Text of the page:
103 Human Rights Watch, Broken People, p. 23. India’s policy of reservations is an attempt by the central government to remedy past injustices related to low-caste status. To allow for proportional representation in certain state and federal institutions, the constitution reserves 22.5 percent of seats in federal government jobs, state legislatures, the lower house of parliament, and educational institutions for scheduled castes and scheduled tribes. Ibid., p. 40. An amendment to the Constitution also enables reservations for scheduled castes and scheduled tribes in village councils and municipalities, and no less than one-third of reserved seats to be allocated to scheduled caste and scheduled tribe women. Constitution of India, Articles 243D and 243T.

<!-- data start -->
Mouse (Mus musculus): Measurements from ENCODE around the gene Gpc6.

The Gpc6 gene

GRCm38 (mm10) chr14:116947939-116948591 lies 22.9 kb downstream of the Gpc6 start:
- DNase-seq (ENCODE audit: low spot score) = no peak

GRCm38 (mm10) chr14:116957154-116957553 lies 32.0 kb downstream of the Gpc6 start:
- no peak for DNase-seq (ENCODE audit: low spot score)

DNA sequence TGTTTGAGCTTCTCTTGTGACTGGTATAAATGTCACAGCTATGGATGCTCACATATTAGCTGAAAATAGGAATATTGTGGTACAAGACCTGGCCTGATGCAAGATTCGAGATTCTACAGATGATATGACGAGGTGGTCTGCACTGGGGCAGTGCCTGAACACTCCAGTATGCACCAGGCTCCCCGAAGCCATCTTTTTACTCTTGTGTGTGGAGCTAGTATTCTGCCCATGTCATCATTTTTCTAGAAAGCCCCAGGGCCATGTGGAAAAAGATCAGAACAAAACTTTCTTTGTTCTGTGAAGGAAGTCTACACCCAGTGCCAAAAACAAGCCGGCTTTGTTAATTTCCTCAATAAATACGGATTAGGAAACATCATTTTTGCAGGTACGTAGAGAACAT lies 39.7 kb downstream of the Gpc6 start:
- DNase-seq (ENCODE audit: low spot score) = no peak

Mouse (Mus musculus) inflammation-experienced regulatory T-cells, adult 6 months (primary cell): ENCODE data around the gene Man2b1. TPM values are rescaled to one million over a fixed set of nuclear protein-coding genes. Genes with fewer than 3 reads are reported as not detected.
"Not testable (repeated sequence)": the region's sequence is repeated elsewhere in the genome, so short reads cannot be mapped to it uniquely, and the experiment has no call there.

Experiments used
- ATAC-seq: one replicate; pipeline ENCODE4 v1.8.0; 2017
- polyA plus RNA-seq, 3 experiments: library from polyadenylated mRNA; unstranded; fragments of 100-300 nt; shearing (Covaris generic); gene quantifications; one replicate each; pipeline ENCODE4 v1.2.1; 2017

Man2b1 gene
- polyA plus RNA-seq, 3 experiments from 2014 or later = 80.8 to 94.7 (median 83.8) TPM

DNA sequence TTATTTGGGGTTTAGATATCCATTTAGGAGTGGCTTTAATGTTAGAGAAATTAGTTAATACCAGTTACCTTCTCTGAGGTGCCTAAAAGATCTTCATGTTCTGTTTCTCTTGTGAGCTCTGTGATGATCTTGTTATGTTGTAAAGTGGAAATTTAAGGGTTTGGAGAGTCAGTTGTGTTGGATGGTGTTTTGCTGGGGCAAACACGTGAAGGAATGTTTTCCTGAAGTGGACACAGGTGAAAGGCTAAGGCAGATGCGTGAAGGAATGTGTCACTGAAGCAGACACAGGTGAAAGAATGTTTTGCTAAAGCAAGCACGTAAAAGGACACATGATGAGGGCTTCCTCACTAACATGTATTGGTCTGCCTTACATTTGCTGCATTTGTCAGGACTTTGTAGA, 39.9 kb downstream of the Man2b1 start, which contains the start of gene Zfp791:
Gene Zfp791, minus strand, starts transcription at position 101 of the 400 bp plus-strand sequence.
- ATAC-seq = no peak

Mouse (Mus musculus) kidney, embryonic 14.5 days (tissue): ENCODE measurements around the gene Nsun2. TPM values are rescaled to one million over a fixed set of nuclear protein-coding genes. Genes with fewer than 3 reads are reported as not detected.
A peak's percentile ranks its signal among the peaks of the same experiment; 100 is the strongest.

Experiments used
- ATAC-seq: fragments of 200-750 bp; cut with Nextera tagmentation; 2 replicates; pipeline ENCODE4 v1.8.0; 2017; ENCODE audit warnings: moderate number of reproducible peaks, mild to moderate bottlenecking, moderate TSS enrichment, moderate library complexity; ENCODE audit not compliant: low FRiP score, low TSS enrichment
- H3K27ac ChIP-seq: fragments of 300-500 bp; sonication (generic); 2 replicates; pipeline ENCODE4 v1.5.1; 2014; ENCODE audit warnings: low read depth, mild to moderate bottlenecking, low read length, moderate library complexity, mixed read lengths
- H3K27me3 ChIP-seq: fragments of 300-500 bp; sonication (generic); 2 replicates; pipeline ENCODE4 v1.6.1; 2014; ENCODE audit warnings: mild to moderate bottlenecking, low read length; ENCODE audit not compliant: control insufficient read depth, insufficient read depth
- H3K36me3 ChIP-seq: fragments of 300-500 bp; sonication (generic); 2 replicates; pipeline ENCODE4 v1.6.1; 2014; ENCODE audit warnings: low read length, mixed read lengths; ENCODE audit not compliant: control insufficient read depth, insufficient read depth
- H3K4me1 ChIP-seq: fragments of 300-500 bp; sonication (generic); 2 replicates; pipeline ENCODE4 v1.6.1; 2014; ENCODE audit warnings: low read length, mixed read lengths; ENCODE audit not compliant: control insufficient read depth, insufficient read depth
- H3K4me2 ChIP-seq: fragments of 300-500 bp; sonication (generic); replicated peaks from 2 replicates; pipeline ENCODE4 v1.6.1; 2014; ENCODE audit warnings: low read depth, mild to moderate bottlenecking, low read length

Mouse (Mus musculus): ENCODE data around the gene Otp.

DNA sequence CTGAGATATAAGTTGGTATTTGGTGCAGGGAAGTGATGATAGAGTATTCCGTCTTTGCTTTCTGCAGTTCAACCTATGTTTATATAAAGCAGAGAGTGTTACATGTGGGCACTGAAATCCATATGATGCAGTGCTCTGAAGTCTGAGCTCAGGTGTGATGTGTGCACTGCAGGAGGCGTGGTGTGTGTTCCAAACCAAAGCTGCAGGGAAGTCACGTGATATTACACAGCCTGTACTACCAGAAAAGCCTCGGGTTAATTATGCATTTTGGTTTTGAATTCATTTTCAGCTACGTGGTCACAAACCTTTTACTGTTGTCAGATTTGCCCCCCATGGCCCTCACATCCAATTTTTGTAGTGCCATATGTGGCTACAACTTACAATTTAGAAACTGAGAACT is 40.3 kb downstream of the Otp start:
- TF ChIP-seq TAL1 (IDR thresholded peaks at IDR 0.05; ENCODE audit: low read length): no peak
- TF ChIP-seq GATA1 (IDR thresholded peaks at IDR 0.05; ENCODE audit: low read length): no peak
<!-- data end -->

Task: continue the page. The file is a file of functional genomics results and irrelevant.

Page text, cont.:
104 Sanjoy Majumder, “Indian Court Upholds Caste Quotas,” BBC News, Oct. 19, 2006. (accessed February 7, 2007).

    105 NHRC Report, Section VII, p. 137.

    106 Ibid., p. 137.

    107 Majumder, “Indian Court Upholds Caste Quotas,” BBC News.

    108 NHRC Report, Section VII, p. 139.

    109 Ibid., p. 139.

    110 NHRC Report, Section VII, p. 141.

    111 “President’s No on Chhattisgarh Judges,” Indian Express, February 3, 2002.

    112 Human Rights Watch, Broken People, p. 4 (citing National Commission for Scheduled Castes and Scheduled Tribes, Highlights of Fourth Report (New Delhi, Government of India, 1998)).

    113 NCDHR Response to the Special Rapporteur’s Questionnaire, p. 20.

    114 Priyanka Bhardwaj, “India debates private sector quotas”, Asia Times Online, February 7, 2006. (accessed February 7, 2007).